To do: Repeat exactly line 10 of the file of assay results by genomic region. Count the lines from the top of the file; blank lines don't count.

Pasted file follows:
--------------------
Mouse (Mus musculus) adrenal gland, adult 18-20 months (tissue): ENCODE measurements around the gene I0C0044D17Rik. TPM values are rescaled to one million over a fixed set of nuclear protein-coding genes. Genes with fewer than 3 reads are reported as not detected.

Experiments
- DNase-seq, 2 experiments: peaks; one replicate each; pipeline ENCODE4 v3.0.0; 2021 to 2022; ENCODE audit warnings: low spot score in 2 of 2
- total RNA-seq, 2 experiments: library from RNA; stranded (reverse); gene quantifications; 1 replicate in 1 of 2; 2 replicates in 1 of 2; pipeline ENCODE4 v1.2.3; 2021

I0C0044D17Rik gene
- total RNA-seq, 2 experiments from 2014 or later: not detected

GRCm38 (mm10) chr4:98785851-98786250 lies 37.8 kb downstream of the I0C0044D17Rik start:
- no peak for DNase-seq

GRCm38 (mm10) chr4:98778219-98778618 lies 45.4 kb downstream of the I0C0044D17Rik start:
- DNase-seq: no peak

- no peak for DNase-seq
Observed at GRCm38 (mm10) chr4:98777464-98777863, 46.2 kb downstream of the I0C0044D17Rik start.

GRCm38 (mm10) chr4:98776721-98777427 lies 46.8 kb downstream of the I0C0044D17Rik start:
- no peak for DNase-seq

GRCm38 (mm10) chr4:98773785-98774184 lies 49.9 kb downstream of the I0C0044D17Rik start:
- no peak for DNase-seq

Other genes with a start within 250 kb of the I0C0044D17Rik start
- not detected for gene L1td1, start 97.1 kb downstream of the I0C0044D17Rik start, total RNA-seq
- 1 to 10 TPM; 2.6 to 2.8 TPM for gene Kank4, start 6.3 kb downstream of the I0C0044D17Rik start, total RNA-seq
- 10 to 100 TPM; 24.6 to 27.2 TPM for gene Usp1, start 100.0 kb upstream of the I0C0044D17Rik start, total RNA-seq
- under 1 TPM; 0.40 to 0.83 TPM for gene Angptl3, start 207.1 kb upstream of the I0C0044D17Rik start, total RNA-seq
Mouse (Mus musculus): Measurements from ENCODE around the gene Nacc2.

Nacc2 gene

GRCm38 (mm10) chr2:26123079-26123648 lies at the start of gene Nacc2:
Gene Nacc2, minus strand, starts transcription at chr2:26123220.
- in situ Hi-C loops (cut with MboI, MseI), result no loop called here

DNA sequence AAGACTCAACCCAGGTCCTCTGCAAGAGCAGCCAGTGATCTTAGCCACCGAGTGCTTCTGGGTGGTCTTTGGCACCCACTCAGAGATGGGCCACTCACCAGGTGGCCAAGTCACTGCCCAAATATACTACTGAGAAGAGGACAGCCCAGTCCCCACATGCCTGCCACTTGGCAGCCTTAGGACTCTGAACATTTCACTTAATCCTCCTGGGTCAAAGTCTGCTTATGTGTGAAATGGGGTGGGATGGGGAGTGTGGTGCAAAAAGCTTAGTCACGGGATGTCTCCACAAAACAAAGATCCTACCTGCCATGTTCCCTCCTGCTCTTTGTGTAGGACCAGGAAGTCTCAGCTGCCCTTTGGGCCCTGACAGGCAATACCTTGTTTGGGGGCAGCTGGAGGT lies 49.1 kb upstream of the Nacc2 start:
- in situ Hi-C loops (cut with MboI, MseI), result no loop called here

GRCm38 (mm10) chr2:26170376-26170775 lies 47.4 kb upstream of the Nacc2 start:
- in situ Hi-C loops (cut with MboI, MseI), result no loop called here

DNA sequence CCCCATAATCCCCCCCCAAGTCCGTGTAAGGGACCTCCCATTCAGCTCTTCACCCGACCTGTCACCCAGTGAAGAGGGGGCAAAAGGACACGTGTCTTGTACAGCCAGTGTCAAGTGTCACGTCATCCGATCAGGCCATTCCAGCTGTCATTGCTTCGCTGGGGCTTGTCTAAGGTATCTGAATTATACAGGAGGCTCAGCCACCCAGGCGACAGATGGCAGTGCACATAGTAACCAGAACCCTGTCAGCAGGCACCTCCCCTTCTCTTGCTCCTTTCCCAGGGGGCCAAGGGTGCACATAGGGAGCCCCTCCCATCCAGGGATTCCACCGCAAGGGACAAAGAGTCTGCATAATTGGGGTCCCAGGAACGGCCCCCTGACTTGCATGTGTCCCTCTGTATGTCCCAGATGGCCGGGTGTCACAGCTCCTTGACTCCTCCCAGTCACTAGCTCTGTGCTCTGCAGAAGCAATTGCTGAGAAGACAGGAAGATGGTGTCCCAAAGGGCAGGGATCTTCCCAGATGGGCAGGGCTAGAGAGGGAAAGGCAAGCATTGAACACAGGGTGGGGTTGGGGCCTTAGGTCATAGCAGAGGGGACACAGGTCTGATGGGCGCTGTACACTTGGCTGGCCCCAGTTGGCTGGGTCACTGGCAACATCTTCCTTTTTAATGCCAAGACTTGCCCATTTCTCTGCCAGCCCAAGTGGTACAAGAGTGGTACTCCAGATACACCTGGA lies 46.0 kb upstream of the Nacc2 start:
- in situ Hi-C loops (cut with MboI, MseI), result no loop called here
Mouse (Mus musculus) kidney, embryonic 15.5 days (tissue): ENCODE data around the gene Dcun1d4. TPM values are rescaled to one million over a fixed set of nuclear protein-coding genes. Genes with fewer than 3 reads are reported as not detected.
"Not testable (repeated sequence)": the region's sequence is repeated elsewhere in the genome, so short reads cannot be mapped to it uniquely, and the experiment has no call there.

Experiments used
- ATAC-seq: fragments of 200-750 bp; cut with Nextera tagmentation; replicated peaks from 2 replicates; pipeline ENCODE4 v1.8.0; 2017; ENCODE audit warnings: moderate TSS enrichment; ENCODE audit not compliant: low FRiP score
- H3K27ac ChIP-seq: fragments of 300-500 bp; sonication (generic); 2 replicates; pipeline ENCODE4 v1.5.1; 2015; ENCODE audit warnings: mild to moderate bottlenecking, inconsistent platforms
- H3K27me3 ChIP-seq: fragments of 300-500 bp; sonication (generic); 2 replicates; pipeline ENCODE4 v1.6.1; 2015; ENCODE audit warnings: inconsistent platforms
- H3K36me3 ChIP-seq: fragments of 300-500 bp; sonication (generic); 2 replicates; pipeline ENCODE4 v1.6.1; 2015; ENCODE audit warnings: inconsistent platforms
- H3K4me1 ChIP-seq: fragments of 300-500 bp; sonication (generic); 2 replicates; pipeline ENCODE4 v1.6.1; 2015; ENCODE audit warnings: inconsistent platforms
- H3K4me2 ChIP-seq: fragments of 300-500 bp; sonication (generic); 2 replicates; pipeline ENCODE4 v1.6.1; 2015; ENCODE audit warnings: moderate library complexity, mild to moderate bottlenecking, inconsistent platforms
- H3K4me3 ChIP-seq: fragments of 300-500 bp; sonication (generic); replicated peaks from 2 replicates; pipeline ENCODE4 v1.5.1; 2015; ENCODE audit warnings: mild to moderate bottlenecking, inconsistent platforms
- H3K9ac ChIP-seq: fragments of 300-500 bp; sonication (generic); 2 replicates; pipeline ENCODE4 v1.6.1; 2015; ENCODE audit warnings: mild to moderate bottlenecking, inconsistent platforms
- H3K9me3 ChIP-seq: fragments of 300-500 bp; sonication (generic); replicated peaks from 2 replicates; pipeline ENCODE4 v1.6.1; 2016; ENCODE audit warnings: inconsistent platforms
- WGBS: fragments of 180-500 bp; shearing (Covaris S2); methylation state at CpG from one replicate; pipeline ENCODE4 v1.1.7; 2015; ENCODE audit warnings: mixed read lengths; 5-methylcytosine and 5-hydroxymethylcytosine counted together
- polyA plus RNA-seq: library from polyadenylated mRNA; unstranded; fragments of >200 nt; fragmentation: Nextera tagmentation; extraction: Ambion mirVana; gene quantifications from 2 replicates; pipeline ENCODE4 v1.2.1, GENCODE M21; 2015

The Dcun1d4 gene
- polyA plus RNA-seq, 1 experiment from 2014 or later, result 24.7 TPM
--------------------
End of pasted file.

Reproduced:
- DNase-seq: no peak